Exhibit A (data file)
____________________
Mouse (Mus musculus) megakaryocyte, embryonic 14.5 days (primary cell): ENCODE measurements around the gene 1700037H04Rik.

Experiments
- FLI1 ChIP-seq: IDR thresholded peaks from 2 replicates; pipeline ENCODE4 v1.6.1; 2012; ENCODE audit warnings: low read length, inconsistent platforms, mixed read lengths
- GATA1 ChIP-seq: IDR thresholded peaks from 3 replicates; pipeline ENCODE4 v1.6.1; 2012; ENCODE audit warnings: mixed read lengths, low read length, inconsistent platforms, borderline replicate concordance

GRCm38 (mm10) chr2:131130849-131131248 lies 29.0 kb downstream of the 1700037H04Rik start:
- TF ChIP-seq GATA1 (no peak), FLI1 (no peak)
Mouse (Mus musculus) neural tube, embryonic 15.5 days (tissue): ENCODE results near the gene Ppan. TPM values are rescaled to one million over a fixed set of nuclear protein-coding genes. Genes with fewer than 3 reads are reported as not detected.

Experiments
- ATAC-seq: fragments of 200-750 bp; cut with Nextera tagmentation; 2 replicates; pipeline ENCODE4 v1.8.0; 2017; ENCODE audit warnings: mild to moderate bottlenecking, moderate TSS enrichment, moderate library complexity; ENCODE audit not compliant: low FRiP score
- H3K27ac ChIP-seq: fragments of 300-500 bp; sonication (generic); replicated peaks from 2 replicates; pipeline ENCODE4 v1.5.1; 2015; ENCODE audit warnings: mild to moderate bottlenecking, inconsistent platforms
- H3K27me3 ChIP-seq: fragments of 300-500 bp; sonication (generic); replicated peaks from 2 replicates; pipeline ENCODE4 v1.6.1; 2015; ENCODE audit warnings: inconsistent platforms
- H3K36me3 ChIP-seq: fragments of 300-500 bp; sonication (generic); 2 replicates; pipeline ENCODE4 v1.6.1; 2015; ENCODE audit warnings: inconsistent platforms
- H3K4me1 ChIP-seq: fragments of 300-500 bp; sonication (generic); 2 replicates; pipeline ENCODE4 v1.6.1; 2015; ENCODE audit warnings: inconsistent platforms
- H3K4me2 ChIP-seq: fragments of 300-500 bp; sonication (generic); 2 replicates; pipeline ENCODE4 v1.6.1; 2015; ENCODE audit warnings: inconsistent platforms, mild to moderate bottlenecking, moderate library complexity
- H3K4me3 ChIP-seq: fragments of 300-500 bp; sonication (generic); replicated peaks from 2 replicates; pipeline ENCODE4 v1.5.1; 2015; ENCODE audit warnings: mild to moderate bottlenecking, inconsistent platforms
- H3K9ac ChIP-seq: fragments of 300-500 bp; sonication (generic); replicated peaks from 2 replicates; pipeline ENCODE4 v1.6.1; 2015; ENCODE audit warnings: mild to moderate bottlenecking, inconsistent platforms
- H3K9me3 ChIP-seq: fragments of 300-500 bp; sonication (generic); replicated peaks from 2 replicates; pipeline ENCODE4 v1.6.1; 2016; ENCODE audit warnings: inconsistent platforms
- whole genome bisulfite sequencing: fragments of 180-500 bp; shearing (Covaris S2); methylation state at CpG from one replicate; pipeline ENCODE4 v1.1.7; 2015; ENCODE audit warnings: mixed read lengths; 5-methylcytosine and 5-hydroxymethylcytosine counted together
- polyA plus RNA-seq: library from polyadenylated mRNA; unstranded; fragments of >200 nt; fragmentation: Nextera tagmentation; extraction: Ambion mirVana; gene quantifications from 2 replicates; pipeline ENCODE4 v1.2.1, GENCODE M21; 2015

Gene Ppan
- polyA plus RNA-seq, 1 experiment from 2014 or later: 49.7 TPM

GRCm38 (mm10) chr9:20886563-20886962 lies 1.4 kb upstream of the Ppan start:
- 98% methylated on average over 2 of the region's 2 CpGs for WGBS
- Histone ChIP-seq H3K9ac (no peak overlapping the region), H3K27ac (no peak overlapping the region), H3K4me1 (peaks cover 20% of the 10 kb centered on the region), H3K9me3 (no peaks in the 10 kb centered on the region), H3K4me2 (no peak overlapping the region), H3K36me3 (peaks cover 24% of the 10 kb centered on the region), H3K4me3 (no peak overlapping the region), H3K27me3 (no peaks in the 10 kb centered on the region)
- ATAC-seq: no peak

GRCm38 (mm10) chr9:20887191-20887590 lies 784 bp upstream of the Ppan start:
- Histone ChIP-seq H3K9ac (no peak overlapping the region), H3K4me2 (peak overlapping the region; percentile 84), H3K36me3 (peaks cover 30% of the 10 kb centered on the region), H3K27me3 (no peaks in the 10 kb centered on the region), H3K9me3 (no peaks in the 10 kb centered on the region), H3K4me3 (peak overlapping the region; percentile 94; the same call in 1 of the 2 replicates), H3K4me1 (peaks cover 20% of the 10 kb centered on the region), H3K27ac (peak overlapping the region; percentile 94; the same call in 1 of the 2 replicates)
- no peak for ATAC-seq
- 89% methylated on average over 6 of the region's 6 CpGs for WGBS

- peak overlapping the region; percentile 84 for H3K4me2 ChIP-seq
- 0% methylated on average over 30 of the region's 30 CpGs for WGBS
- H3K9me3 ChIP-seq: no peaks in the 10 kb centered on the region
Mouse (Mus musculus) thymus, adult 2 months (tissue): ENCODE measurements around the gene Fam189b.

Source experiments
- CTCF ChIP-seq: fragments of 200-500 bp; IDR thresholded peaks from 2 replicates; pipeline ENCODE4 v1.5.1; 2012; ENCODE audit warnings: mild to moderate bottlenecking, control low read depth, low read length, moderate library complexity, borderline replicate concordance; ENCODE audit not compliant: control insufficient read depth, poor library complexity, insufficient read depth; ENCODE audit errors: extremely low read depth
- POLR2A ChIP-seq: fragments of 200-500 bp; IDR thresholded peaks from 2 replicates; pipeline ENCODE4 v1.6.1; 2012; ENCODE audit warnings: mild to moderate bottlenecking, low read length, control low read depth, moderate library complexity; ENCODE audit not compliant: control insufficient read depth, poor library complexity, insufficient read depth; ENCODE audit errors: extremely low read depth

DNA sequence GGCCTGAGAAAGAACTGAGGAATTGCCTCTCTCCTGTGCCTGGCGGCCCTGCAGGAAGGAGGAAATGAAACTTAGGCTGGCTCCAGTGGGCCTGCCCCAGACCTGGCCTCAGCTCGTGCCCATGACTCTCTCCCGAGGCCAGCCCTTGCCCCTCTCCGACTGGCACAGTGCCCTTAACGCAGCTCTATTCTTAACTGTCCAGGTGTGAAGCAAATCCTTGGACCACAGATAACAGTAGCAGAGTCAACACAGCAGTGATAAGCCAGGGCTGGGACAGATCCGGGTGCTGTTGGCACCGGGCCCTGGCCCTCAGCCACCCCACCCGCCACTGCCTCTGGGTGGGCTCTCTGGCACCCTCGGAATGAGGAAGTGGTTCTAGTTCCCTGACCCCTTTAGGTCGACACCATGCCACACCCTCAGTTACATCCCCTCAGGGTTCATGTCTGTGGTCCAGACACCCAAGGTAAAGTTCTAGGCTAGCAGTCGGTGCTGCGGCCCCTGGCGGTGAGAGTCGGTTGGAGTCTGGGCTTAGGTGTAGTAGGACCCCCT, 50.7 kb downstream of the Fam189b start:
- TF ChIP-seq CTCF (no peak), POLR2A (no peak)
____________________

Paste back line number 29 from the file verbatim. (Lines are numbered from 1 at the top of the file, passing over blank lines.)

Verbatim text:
- 89% methylated on average over 6 of the region's 6 CpGs for WGBS